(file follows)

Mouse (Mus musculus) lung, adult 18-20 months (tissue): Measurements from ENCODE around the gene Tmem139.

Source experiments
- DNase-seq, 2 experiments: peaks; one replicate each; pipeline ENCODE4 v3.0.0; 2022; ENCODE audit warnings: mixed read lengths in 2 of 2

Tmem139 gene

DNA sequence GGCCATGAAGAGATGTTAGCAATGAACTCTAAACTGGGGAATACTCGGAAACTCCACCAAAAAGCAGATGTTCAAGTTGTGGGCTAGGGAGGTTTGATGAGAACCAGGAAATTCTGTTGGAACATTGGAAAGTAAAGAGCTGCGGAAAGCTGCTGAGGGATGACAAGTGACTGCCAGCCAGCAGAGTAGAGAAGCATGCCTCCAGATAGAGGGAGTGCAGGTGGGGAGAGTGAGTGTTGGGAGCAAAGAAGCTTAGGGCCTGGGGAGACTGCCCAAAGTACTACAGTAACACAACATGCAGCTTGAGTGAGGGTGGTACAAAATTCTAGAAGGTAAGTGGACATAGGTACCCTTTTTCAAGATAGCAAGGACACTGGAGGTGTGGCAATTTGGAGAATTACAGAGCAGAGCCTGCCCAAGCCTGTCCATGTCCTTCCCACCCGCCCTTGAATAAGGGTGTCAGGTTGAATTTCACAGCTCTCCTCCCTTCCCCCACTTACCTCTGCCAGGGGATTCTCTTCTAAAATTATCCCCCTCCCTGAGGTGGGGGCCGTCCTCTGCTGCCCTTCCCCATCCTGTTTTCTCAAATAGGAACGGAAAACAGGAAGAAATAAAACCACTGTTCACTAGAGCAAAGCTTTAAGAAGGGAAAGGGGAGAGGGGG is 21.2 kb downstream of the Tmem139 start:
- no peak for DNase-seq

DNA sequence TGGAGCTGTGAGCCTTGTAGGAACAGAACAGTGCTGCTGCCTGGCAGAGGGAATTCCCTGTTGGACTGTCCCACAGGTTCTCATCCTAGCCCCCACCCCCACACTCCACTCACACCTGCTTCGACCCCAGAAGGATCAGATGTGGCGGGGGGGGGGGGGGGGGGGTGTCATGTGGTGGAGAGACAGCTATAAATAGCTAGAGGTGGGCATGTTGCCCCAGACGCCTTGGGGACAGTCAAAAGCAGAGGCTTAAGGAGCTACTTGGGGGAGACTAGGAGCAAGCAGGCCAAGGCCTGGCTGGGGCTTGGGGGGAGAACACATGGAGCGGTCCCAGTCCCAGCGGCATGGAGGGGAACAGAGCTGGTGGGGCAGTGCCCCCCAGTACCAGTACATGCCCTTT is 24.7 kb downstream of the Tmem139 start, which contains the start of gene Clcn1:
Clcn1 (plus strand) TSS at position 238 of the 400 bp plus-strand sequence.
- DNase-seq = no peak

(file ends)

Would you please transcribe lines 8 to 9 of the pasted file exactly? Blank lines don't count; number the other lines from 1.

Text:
Clcn1 (plus strand) TSS at position 238 of the 400 bp plus-strand sequence.
- DNase-seq = no peak